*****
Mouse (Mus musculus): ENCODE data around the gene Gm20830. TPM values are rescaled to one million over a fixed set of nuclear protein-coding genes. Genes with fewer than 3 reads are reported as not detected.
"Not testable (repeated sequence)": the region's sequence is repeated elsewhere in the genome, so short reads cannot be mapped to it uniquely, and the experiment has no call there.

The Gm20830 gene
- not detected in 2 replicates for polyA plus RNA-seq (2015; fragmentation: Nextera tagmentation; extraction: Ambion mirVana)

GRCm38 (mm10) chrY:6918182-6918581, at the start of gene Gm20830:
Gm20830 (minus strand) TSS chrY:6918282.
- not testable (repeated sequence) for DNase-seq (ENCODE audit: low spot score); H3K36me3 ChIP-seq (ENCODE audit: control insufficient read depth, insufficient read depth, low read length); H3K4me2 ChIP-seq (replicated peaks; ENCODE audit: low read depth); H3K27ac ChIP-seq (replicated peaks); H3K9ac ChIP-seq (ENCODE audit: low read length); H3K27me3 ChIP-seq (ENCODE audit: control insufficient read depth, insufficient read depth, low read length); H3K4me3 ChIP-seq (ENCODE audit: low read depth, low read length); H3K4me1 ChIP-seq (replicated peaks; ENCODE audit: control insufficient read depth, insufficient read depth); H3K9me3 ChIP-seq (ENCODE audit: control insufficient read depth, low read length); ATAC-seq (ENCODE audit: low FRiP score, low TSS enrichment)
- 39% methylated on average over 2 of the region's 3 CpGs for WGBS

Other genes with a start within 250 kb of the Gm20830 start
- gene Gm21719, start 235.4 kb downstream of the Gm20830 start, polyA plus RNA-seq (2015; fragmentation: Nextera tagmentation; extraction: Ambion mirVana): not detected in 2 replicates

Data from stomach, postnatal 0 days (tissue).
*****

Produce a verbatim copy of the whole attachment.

Mouse (Mus musculus): ENCODE data around the gene Gm20830. TPM values are rescaled to one million over a fixed set of nuclear protein-coding genes. Genes with fewer than 3 reads are reported as not detected.
"Not testable (repeated sequence)": the region's sequence is repeated elsewhere in the genome, so short reads cannot be mapped to it uniquely, and the experiment has no call there.

The Gm20830 gene
- not detected in 2 replicates for polyA plus RNA-seq (2015; fragmentation: Nextera tagmentation; extraction: Ambion mirVana)

GRCm38 (mm10) chrY:6918182-6918581, at the start of gene Gm20830:
Gm20830 (minus strand) TSS chrY:6918282.
- not testable (repeated sequence) for DNase-seq (ENCODE audit: low spot score); H3K36me3 ChIP-seq (ENCODE audit: control insufficient read depth, insufficient read depth, low read length); H3K4me2 ChIP-seq (replicated peaks; ENCODE audit: low read depth); H3K27ac ChIP-seq (replicated peaks); H3K9ac ChIP-seq (ENCODE audit: low read length); H3K27me3 ChIP-seq (ENCODE audit: control insufficient read depth, insufficient read depth, low read length); H3K4me3 ChIP-seq (ENCODE audit: low read depth, low read length); H3K4me1 ChIP-seq (replicated peaks; ENCODE audit: control insufficient read depth, insufficient read depth); H3K9me3 ChIP-seq (ENCODE audit: control insufficient read depth, low read length); ATAC-seq (ENCODE audit: low FRiP score, low TSS enrichment)
- 39% methylated on average over 2 of the region's 3 CpGs for WGBS

Other genes with a start within 250 kb of the Gm20830 start
- gene Gm21719, start 235.4 kb downstream of the Gm20830 start, polyA plus RNA-seq (2015; fragmentation: Nextera tagmentation; extraction: Ambion mirVana): not detected in 2 replicates

Data from stomach, postnatal 0 days (tissue).